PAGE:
42nd Street east of Madison
Avenue. A pipe bomb exploded
in a 13th-floor hallway outside
the consulate. There was no
immediate estimate of damage.
Another pipe bomb was found
by an employe outside the 14th-
floor offices of the South Afri-
can consulate at Madison Av-
enue and 60th Street. A police
bomb squad later dismantled it.
An unidentified youth posing
as a deliveryman was seen de-
positing a package on a stair-
well of a building at Fifth Av-
enue and 46th Street, where the
Portuguese tourist agency has a
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A STORY OF
NATIONAL GENERAL PICTURES Presents
(Reprinted in its entirety from N.Y. Times,
Thursday, May 28, 1970)
Screen: 'Grasshopper' a Rare Truth
queline Bisset> descends from
Work by Jerry Paris Canada upon a Los Angeles boy- Jacqueline Bisset Stars
friend, splits when the future . Girl's Life Sto
at Local Theaters (a bank job and many sound in- inGory
vestments) seem too dull, and
heads for Las Vegas. She dances
By ROGER GREENSPUN in a club and, after a few ad- I don't think the film intends
ventures; marries a black form- any program of maturation
If I were to construct a vehi- er football star (Jim Brown, through hard tines, but Chris-
cle for the romantic sensibility surely the most type-cast actor tine at the end suggests a lovely
in the movies, I should avoid all in the movies), demeans herself and reckless intensity that Chris-
the lush presences of, say, "A advancing his career, and learns tine at the beginning could
Man and a Woman," or the mis-' she doesn't like domesticity. s ave "Tied.
ty dstaces f, ay, Elvra M- .As a movie, "The Grasshopper"
ty distances of, say, "Elvira Ma- When her husband dies (mur- lives in its visual rhythms, and
drigan," and choose instead the dered in a hood's revenge for a I am not sure that the photo-
tsof r ass"h well-deserved beating) her de- grapher Sam Leavitt) and the
ishopper," ar film of rs i ordinary am- cline begins in earnest. She goes film editor (Aaron Stell) should-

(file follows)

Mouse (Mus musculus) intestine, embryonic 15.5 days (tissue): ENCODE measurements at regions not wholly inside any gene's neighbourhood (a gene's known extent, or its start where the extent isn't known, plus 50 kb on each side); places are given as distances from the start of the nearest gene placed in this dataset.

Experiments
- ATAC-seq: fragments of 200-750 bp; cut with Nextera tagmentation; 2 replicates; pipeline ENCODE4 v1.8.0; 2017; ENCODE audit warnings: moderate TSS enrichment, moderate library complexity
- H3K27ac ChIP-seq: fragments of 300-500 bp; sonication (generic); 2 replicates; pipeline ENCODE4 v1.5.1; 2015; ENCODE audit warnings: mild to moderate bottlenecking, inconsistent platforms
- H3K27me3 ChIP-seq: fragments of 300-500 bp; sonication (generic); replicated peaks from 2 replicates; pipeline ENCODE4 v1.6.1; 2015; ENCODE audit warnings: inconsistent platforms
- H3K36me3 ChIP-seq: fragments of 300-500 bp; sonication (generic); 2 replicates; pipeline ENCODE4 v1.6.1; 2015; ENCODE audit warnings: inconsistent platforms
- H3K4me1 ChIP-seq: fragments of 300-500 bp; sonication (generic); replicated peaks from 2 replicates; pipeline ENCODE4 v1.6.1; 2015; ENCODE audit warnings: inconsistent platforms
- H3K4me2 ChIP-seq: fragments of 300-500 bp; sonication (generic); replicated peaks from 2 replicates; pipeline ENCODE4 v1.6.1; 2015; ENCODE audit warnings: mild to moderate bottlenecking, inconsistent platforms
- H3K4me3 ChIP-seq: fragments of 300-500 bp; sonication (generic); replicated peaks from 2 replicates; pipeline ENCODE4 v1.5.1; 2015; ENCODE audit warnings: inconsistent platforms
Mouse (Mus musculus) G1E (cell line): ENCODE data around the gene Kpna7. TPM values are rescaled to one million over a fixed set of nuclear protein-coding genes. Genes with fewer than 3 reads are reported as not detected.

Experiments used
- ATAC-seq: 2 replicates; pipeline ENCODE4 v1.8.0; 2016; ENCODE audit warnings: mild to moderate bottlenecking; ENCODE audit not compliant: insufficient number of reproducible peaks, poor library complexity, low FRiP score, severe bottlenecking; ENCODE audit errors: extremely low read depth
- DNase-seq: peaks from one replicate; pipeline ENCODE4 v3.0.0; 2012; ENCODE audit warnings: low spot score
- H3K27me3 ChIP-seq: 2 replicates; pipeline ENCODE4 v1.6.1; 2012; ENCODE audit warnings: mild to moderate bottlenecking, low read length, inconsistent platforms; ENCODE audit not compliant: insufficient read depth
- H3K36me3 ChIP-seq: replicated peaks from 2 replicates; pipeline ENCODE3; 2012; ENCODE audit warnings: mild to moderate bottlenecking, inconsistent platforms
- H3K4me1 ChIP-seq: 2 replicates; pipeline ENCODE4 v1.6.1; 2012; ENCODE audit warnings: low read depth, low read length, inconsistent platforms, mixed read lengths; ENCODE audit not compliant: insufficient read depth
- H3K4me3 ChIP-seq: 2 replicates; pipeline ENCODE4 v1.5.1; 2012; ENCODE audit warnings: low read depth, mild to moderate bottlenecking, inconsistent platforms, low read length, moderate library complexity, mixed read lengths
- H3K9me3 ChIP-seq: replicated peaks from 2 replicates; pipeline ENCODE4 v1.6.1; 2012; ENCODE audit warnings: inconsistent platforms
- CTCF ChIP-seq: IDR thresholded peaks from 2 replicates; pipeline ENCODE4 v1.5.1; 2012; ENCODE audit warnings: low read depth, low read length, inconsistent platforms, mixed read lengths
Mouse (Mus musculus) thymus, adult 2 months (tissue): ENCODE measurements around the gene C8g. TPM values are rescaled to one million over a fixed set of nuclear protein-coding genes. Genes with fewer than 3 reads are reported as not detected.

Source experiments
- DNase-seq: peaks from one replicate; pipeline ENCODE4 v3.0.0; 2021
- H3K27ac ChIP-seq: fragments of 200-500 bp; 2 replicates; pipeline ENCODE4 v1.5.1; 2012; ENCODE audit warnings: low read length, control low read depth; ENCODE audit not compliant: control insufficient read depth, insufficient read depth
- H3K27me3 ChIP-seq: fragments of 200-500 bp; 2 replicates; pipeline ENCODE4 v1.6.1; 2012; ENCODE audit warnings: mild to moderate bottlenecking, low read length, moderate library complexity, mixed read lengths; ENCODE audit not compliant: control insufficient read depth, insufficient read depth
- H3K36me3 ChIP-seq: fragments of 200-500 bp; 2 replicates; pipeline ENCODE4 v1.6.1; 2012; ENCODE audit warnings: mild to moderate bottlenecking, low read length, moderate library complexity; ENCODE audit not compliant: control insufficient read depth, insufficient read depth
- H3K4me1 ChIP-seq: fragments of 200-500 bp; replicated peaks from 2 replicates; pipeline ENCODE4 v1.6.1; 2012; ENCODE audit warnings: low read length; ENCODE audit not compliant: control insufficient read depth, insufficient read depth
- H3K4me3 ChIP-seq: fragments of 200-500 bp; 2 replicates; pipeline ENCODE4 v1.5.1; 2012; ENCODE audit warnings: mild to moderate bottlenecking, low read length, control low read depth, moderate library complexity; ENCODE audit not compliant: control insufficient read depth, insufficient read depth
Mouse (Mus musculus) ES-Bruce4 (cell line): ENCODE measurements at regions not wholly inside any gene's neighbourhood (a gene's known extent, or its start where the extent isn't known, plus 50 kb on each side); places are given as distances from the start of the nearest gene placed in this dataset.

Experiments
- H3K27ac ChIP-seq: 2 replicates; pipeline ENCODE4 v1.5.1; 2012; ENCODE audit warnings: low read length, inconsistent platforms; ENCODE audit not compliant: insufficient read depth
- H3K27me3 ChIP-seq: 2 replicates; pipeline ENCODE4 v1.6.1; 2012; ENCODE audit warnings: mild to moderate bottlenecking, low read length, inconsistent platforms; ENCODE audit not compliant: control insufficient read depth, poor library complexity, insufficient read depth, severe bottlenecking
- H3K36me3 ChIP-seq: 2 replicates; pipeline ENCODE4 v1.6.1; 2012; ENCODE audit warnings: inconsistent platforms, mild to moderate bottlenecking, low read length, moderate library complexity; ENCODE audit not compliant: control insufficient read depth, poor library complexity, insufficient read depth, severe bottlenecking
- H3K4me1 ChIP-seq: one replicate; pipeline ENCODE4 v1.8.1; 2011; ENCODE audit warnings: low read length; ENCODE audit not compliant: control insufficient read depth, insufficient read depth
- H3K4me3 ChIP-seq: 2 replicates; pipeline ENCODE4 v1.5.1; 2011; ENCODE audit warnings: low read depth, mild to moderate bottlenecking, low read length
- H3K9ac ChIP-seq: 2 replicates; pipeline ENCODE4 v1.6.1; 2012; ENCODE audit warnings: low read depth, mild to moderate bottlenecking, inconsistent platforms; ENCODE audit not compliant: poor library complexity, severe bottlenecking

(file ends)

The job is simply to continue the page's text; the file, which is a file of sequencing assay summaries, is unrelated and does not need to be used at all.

bitions and of limited but some- from call-girl to kept woman n't share major credit with the
times stunning success. (for Joseph Cotten), to $50 director. Nothing else really
whore, to ultimate despair in equals the handsome montage of
"The Grasshopper," which op- which, with the help of a flying Las Vegas shows that appears
ened yesterday at neighborhood fool, she sky-writes an appropri- early on, but the film repeatedly
theatres, does not simply invoke, ate mesage (which I cannot re- transcends its own vulgarity, al-
but actively seeks to earn its peat) while on the ground, young ways survives its actors (there
moods. And although it strikes America applauds and the silent are no performances to speak of
little new ground and discovers majority faints dead in its exceptfor Miss Bisset's), and
few new combinations, it achiev- tracks. improves upon the conventions
es a fairly rare kind of intelli- that keep it moving.
gence and truth in the clarity As usual among us, failure is
and fluidity of its style. more instructive, more compli- Jacqueline Bisset looks rather
cated, and more attractive than like a more voluptuous Julie
success. Committed to the mor- Christie, and her role in "The
ality of each moment, Christine Grasshopper" probably owes a
is never wise bus also she is ne- little to the heroines of "Darl-
The ad copy says it is "the ver wrong, and her very aim- ing" and "Petulia." But she
story of a beautiful girl's life- lessness (like the many non sedms more durable and forth-
time between the ages of 19 and sequiturs of the plot) has a kind right, less secretive and sensi-
22," and though I wouldn't have of shapeliness to it that justi- tive than Julie Christie, and bet-
put it quite that way, the ad fies imprudence and even in- ter adapted to suggest, without
copy does not lie. Christine (Jac- decision on esthetic grounds. pathos, tough luck that Is more
( 1970 by The New York Times Company 0 Reprinte d by Permission. than misfortune and less than
When her movie is over, she
wmow Starring: has gotten somewhere; she really
CENERAL "has won the knowledge for
MITUAEJACQUELINE BISSET which she has lost innocence.